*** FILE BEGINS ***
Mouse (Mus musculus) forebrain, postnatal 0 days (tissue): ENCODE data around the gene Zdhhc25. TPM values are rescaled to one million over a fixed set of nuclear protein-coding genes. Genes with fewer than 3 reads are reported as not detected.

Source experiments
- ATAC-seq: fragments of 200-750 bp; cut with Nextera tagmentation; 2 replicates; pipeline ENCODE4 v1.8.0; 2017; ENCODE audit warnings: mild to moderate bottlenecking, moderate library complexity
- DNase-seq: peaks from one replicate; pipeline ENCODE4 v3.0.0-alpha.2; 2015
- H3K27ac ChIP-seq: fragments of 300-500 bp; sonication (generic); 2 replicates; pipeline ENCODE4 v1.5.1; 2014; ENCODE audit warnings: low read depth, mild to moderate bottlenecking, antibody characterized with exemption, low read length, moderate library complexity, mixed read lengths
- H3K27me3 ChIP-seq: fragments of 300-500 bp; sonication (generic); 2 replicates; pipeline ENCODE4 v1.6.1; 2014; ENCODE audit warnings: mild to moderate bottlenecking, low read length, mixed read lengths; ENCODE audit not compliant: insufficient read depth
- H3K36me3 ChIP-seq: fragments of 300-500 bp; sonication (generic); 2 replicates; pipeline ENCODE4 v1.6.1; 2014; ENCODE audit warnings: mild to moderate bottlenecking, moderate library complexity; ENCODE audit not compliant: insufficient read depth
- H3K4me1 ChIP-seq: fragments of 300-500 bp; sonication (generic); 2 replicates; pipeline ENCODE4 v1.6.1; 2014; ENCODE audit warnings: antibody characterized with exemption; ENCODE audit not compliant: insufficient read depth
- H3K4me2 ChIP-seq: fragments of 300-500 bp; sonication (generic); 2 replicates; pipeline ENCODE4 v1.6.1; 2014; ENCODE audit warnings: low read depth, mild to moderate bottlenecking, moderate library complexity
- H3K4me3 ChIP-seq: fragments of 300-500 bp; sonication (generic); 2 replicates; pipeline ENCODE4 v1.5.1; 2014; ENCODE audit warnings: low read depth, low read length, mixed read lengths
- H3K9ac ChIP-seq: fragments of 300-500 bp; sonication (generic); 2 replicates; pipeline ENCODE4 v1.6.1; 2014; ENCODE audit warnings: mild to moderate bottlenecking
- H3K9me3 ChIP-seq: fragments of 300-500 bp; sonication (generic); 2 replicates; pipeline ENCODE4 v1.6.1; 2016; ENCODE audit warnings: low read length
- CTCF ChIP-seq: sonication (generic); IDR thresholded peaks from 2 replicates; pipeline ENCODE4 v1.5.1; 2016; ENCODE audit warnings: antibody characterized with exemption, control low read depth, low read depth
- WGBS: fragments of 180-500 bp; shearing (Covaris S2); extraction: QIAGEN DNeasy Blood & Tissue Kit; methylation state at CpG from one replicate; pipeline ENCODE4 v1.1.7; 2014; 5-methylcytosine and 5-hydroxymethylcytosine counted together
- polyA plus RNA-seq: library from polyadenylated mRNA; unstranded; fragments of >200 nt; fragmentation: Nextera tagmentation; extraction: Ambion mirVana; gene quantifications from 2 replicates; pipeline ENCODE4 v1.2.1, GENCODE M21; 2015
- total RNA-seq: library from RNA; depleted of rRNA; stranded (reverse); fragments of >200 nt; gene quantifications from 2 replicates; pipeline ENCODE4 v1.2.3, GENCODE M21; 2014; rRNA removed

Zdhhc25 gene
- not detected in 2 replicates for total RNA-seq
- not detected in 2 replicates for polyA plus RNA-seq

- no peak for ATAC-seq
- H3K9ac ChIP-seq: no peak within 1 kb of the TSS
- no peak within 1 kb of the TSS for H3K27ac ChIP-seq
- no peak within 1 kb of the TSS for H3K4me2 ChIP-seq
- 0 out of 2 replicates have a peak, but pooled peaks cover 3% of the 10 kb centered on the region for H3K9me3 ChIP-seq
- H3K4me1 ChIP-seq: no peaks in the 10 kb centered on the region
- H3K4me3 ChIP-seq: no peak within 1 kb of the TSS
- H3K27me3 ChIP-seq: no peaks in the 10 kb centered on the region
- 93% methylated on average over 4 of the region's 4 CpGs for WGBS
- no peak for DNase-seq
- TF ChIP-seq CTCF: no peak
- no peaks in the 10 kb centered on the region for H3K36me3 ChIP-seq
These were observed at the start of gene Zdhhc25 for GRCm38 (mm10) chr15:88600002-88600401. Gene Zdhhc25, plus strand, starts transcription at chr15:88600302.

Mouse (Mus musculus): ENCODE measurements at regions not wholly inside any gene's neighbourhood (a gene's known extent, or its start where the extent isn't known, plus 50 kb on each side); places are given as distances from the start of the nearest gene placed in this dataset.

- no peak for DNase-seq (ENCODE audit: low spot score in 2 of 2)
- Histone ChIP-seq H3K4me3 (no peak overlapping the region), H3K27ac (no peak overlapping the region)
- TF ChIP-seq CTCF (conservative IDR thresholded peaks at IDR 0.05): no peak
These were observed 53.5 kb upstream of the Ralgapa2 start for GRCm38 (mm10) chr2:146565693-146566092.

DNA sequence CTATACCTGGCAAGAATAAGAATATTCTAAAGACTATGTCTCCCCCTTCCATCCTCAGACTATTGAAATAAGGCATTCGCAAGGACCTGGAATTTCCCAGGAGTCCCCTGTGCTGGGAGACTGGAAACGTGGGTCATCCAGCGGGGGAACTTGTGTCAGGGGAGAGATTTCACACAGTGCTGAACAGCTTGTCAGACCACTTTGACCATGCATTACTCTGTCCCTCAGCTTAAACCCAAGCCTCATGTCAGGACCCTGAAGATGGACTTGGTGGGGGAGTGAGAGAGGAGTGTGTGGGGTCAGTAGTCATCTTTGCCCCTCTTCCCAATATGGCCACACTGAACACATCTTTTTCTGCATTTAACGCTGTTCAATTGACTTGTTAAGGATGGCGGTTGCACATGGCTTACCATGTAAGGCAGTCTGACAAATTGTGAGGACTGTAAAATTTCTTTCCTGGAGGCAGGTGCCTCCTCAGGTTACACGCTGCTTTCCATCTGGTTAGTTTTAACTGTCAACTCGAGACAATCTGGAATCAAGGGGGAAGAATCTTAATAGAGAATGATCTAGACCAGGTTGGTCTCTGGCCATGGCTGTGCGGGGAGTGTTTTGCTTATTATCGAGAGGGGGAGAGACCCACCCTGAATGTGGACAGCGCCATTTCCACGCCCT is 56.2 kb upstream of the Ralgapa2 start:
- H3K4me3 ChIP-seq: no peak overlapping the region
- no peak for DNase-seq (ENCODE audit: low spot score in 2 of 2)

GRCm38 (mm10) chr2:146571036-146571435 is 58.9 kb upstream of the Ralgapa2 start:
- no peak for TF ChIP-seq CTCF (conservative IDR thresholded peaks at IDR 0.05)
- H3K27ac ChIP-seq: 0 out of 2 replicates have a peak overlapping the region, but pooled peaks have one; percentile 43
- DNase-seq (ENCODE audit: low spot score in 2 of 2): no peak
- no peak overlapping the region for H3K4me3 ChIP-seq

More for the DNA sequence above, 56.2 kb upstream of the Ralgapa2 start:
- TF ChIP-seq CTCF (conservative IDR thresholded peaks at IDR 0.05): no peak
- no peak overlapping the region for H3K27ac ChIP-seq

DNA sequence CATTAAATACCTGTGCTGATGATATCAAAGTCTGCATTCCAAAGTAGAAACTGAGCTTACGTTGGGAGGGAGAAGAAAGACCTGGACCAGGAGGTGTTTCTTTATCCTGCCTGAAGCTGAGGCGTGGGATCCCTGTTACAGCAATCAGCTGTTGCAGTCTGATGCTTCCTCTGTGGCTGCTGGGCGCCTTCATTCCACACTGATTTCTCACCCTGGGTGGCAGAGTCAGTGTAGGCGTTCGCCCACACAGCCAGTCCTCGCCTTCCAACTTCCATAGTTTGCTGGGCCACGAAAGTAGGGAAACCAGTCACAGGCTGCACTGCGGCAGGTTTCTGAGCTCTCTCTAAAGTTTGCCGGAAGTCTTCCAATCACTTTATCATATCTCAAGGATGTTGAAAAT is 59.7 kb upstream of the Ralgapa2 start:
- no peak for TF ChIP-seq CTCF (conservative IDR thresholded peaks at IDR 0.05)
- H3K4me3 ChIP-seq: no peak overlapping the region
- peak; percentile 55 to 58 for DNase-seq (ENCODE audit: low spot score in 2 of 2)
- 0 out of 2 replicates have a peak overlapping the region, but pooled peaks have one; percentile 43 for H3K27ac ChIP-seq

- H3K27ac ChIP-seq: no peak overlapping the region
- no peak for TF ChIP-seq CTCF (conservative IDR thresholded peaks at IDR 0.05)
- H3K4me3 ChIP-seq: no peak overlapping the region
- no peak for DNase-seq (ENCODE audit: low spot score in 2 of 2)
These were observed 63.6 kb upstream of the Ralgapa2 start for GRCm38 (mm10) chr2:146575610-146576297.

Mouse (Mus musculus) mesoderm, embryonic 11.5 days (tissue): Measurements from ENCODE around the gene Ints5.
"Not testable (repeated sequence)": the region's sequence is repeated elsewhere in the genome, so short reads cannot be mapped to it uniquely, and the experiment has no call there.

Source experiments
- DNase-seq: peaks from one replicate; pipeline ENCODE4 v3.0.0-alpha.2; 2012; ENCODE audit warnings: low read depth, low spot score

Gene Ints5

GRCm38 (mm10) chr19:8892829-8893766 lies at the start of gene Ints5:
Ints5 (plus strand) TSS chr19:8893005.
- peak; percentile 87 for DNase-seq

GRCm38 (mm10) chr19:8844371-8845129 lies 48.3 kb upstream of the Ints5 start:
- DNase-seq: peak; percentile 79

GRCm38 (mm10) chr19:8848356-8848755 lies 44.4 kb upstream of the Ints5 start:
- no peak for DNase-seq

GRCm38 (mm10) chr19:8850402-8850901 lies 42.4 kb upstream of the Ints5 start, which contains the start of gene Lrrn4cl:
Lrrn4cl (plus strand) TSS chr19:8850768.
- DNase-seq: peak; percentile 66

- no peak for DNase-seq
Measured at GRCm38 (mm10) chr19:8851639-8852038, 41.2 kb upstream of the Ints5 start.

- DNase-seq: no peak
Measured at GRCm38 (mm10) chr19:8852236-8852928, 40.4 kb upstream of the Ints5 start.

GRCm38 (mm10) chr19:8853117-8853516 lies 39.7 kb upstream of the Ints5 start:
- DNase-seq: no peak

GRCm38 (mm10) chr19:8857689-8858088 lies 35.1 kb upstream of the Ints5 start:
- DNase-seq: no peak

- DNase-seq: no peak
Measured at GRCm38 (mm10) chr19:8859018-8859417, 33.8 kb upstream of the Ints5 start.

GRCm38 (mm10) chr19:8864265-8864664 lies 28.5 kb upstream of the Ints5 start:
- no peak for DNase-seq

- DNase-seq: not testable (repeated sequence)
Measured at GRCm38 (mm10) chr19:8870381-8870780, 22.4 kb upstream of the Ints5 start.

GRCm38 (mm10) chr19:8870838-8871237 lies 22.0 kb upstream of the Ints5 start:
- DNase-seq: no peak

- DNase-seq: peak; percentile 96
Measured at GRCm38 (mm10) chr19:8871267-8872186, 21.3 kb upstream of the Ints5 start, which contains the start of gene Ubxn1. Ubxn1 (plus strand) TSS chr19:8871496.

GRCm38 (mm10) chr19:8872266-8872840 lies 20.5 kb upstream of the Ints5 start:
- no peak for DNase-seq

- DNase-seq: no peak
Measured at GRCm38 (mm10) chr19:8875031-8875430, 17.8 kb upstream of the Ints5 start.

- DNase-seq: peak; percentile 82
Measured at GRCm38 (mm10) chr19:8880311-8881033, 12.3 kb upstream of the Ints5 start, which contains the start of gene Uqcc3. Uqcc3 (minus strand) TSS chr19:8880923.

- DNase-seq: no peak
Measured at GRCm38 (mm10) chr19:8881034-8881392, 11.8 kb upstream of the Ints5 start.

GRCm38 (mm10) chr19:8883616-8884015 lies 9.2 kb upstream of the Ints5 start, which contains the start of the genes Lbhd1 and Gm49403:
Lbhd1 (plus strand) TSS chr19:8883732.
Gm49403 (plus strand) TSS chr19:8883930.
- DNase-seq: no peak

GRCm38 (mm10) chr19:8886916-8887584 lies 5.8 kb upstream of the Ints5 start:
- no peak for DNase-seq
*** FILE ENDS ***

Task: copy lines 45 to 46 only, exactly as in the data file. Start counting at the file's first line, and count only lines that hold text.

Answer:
- no peak overlapping the region for H3K4me3 ChIP-seq

More for the DNA sequence above, 56.2 kb upstream of the Ralgapa2 start: